Microsoft Fakes


There has been a lot of conflict about the Microsoft Fakes library recently. My coworker Jim Cooper posted VS11 Fakes Considered Harmful and VS11 Fakes Considered Harmful (part 2) on our company blog. Peter Provost, the program manager for Visual Studio, responded with Visual Studio Fakes Part 2 - Shims on his blog. Rich Czyzewski, systems architect at Fidelity, recently shared his thoughts on the library here Noninvasive Unit Testing in ASP.NET MVC4 – A Microsoft Fakes Deep Dive. I interacted briefly with Peter when he called Jim to discuss the library, but I haven't said much publicly. Today I posted the following on Rich's blog and decided to share it here too.

It is important to remember what automated testing is actually for. The primary goal it to get code that is maintainable. I think that the Fakes library, like Type Mock and Just Mock** before it, is a very powerful tool for dealing with poorly-structured, legacy code. Unfortunately, like any very powerful tool, they are also dangerous in general use. No one would use a 16-penny, framing air-nailer to assemble a kitchen spice rack, for example.

Allow me to describe what I feel is a proper use of a tool such as Fakes (borrowed at least in spirit from Michael Feathers):
1. Decide to add a feature to an untested big-ball-of-mud.
2. Introduce tests (vice grips) around a tightly coupled class that ensure it's current behavior.
3. Refactor mercilessly; extracting methods and classes and introducing interfaces until you have well factored code that conforms to common design principles like loose coupling, high cohesion, single responsibility, and dependency injection. Ensure that the vice grip tests continually pass. Introduce new unit tests around each new component ensuring their functionality.
4. Once all the code is refactored properly and is well tested and the vice grips still pass, remove them as the were only needed to hold the project together while it was in motion and the new, more-focused unit tests are now guaranteeing the functionality of the whole. (See JBrains - Integration Tests are a Scam for more details on why they must be removed.)
5. Add the new feature to the well factored, clean code.
6. Repeat from 1 on the next block of messy code I need to add a feature to.

You will notice that the use of the Fakes is transient, not a permanent part of the test suite. Once I have properly factored the code, I have no need to deep dive into the CLR or private members to manipulate them directly.

Unfortunately, I do not see most teams I work with moving past step 2. Once the code has tests, most developers consider their work done and they move to the next feature. After all, the test coverage metric has been met, right? Even if there isn't schedule pressure, unwinding a tightly coupled mess is a challenge that many developers avoid, in my experience because adding features is more visible to stakeholders.  But if you aren't refactoring the code to introduce additional tests and testing seams after the vice grip tests are in place, you are missing out on the primary benefit of libraries like Fakes or Type Mock. You will be left with code that is just as messy and difficult to deal with the next time you need to modify it. You will find that the shortcuts you took by using Fakes didn't make you job at all easier when you return to that code.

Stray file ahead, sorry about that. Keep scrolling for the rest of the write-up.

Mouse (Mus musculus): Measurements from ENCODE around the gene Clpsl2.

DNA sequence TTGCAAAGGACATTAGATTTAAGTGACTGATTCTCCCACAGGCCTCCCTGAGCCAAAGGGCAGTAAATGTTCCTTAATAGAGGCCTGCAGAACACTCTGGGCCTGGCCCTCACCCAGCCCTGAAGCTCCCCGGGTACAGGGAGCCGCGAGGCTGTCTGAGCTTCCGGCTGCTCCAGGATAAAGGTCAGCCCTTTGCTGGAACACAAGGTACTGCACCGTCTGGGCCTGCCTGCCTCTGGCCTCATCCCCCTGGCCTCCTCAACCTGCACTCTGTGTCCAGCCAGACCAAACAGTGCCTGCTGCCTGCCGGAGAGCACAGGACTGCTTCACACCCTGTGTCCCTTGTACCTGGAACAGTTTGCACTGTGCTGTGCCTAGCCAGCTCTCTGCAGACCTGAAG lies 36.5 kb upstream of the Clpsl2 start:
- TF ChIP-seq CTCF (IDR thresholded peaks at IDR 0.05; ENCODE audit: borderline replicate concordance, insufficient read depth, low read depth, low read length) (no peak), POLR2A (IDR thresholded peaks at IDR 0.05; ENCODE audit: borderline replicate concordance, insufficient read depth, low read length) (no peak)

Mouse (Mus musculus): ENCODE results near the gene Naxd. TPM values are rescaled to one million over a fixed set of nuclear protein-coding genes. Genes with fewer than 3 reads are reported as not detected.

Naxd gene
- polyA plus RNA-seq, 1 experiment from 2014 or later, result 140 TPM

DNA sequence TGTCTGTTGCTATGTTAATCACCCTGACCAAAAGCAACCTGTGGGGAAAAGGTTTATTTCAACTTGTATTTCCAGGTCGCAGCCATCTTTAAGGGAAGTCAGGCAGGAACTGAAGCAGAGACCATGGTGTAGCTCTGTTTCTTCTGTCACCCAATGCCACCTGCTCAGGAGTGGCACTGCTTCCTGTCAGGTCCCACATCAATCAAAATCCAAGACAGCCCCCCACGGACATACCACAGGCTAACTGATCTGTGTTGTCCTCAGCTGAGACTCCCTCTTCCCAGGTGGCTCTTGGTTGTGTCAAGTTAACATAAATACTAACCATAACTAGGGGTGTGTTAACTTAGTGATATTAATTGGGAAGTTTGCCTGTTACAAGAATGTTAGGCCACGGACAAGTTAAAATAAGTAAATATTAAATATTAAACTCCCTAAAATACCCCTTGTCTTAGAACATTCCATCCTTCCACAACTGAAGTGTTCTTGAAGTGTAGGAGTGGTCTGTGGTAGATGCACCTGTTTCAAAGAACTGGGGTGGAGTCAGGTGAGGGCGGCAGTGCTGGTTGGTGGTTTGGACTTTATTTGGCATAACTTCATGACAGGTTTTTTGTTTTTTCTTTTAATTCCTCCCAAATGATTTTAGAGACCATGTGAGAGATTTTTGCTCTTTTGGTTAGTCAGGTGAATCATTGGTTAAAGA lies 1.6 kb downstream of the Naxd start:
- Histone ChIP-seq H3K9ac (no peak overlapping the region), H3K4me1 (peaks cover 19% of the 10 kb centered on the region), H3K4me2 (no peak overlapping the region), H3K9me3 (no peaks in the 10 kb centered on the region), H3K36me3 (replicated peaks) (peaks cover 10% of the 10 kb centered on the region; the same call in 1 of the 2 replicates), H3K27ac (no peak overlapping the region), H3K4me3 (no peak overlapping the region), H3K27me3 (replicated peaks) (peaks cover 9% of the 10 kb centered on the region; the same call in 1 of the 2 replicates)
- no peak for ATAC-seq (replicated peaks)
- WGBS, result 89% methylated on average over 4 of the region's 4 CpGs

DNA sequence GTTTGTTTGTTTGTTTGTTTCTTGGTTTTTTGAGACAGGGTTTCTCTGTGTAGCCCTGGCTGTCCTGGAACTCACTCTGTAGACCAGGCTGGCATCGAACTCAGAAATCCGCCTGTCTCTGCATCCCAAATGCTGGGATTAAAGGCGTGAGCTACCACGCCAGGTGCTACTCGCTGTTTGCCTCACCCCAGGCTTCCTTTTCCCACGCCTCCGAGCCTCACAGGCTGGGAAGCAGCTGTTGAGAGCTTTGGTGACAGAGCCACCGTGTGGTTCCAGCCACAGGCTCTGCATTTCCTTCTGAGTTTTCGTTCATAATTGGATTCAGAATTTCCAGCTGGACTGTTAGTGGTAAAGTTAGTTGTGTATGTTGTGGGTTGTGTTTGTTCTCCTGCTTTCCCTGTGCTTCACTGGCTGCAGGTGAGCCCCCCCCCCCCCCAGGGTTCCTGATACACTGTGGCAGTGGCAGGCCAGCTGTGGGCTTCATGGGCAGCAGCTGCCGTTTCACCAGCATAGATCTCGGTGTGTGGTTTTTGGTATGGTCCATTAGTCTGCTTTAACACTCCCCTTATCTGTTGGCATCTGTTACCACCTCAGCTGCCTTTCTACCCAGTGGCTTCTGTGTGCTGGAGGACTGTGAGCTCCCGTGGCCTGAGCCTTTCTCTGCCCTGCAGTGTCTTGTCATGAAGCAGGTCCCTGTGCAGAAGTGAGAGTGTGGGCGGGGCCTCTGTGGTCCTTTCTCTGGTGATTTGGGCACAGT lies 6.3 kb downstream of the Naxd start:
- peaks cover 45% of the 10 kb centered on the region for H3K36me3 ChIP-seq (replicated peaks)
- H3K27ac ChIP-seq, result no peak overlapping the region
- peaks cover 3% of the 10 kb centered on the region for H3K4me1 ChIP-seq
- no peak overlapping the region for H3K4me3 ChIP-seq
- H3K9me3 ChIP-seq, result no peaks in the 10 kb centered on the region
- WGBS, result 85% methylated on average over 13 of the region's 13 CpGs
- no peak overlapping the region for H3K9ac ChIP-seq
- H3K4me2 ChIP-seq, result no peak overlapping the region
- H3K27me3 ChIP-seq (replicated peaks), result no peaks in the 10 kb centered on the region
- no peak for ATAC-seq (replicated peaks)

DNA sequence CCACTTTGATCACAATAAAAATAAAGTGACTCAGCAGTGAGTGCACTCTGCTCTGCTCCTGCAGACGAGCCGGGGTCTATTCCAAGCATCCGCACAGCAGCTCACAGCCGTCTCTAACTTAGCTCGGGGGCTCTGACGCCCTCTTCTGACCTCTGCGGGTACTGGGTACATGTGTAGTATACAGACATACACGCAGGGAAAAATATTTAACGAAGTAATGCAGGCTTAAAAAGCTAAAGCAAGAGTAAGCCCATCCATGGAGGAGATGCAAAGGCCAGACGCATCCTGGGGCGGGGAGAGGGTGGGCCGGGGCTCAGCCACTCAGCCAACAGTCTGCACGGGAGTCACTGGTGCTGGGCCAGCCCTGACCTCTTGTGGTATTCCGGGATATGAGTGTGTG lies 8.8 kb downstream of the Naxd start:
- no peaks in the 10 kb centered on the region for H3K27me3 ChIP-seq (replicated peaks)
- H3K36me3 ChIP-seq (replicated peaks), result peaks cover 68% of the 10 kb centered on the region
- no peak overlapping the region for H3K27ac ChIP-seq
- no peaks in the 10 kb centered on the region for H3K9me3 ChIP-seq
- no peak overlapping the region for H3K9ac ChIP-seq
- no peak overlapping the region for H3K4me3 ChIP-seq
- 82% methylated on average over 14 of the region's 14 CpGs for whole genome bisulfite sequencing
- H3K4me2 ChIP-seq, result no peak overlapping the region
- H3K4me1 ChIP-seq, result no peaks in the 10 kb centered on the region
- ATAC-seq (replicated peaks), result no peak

As Joe [Eames of http://www.testdrivenjs.com/] implied [in a previous post], the expressiveness of code is paramount to long term maintenance. We have all learned that code is written once, but ready many, many times. Using terms from this application's domain rather than another domain is a key to maintaining the code in the long term. I too strongly advocate isolating "my" code from "their" code by building up an anti-corruption layer using thin(ish) adapters. This allows me to change my code at will without worrying about how they express their domain.

As was mentioned before, there are many positive pressures put on a code base by the introduction of tests. Small, focused classes with lower cyclomatic complexity are much more straightforward to test. Explicit injection of dependencies makes using a class in a context other than production much easier. Relying on interfaces rather than implementations helps focus the code as well on behaviors. The pressures that push us to these features in the design disappear when you can Fake or shim at the CLR level. This will lead to more poorly factored code. My current team consists of very skilled designers and developers. Even for us, testing regularly exposes areas of the code that are more coupled and less flexible than we suspected. We then refactor the code to better designs and as a side effect, we get to add the desired tests.

* As a side note, in my experience, the static keyword is a code smell in an OO language as it leads to more concrete type coupling, which again makes maintenance more difficult.

** I always felt that the price of these tools was a feature rather than a drawback as that keeps teams who don't absolutely need them from reaching for these tools. Alas, Fakes ships with VS11.

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